Even more people dying from ought to be a preventable disease. The angry science deniers/racists/homophobes seem to get more and more obstinate in their embrace of what can only be described at a death cult.

In other words, the world feels broken.

I never know what I’m going to type when I start this post each year. I sometimes worry that the voice in the back of my head that refuses to give up hope and tells me what I should wish will fail me. Despite the fact that I’ve often said that I appear the be fundamentally unable to stop finding at least a sliver of optimism, nothing lasts forever, right?

But as I was typing that paragraph, the surge of hope and optimism spoke up. So this year will not be the one, so, here is my New Year’s wish for you:

They say that time heals all wounds, but many of us know that time alone doesn’t heal everything.
Some wounds need love, hope, and light to heal. Some things that are broken can only be mended by with a lot of work. If we look at all of the ways things are broken, it seems overwhelming. There is just too much work needed to fix all of them.
Take a breath.
Think about the people who have loved you in the past. People who loved you in a way that helped you become the person you are today.
Thank them. And if they are no longer with us, think about the people you love. Thank them. Tell them you love them. Don’t be afraid to tell people you care about that you love them. Love them and let them love you.
Now, don’t worry about all of the things that are broken. Concentrate on things you can do something about. Let your love and light shine on the people in your life and the people who cross your path.
Love heals all wounds. Let your love out.

On the seventh day of Christmas vacation…


Saw this above screenshot of a tweet being shared and found it funny. Though I immediately wanted to compose my own:

  • Dec 23: Vacation Day
  • Dec 24: Christmas Eve (company holiday)
  • Dec 25: Christmas Day/Saturday
  • Dec 26: Boxing Day/Sunday
  • Dec 27: Christmas Holiday Observance (company holiday)
  • Dec 28 – 30: Combo of vacation days and odd company holidays
  • Dec 31: New Year’s Eve
  • Jan 1: New Year’s Day/Saturday
  • Jan 2: Sunday
  • Jan 3: New Year Holiday Observance (company holidays)
  • Jan 4: Back to Reality

I’m totally on board with the idea that for those of us who take at least a week off for the holidays that time does become a fog and the notion of weekdays and non-weekdays is tenuous at best.

My husband went back to work Tuesday. Which means that I kept thinking it was Monday.

Seattle and the surrounding area is currently under a blanket of snow. The first flurries hit our neighborhood late on Christmas Even, but the real snow didn’t start until very late Christmas. I’ve bee trying to keep the hummingbird feeder thawed out with mixed success. The birds have been extra competitive for food in the cold.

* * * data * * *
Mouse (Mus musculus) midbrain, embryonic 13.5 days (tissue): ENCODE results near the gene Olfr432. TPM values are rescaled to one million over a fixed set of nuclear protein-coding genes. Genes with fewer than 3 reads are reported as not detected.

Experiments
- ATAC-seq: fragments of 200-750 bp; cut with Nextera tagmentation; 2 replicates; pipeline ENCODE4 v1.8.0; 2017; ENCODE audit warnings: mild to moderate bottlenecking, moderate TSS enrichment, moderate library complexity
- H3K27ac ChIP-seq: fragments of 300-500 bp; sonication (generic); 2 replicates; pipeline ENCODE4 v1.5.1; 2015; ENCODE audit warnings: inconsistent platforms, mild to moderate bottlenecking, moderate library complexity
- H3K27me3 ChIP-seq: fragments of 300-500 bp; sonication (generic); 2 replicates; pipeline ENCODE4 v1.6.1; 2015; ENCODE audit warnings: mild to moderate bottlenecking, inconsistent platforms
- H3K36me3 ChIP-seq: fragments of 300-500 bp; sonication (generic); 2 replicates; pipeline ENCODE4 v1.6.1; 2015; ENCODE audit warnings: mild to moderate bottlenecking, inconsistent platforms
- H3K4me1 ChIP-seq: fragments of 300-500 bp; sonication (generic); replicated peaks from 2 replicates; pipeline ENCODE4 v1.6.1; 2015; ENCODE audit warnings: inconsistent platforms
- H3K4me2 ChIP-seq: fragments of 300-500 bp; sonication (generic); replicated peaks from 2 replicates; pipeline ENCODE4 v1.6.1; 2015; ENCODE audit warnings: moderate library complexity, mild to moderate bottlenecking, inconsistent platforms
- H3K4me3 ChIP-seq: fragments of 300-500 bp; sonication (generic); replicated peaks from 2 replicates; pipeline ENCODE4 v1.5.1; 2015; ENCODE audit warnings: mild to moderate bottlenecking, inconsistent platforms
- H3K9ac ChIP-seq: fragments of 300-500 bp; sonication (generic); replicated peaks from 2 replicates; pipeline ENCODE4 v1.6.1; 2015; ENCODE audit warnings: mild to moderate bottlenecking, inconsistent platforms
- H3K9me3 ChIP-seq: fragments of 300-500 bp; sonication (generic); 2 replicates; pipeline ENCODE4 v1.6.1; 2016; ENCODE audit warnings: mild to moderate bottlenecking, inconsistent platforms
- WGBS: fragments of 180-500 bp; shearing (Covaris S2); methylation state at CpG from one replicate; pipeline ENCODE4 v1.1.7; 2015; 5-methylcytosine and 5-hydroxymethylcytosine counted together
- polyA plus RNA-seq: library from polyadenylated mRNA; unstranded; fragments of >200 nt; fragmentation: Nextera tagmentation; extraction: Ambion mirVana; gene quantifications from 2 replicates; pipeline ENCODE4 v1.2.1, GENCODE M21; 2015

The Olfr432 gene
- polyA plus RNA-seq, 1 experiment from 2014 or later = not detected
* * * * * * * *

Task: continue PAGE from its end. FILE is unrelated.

The main roads seem to be drivable, but we can’t get out of our street without dealing with one steep hill or the other, and I have been hearing tires spinning out on the closer of those hills. I may have to head to the grocery store on foot if for no other reason to pick up some prescriptions if the roads don’t improve.

I’d had hopes for today, because the weather report a few days ago said the temperature would get above freezing for a while that day… but now it’s 28° and the forecast is it’s going to stay below 30F.

Time to be Thankful


To all my readers outside the U.S.: Happy Thursday!

Here are things I’m thankful for:

  • my handsome, good-natured, patient, shrewd, funny husband
  • coffee
  • sci fi books that tell of hopeful futures
  • music
  • cocktails
  • purple
  • the cute birds that visit my bird feeder every day
  • people who help other people
  • recipe blogs
  • videos about how to make cocktails
  • people who make art, music, and other creative things
  • people who take care of us when we’re sick
  • books
  • my eccentric, sometimes infuriating relatives who probably find me even more bewildering than I ever do them
  • not having to spend any holidays with (especially) the most infuriating relatives this year
  • that chunk of ice that is always stuck in the body cavity of the turkey no matter how many days the turkey was in the fridge thawing before the holiday
  • that wonderful feeling (after I nearly give myself frostbite in both hands getting the neck and giblets and the last of the ice out of the turkey) as water runs over my hands and slowly warms them back up
  • audio and video conferencing services that let me spend time with friends
  • vaccines
  • podcasts
  • gravy
  • audio books
  • people who work retail
  • rain
  • tea
  • people who write fanfic
  • science
  • olives
  • people who love
  • my smart, sweet, sexy, super capable, long-suffering husband (who definitely deserves to be on this list twice!)
  • pie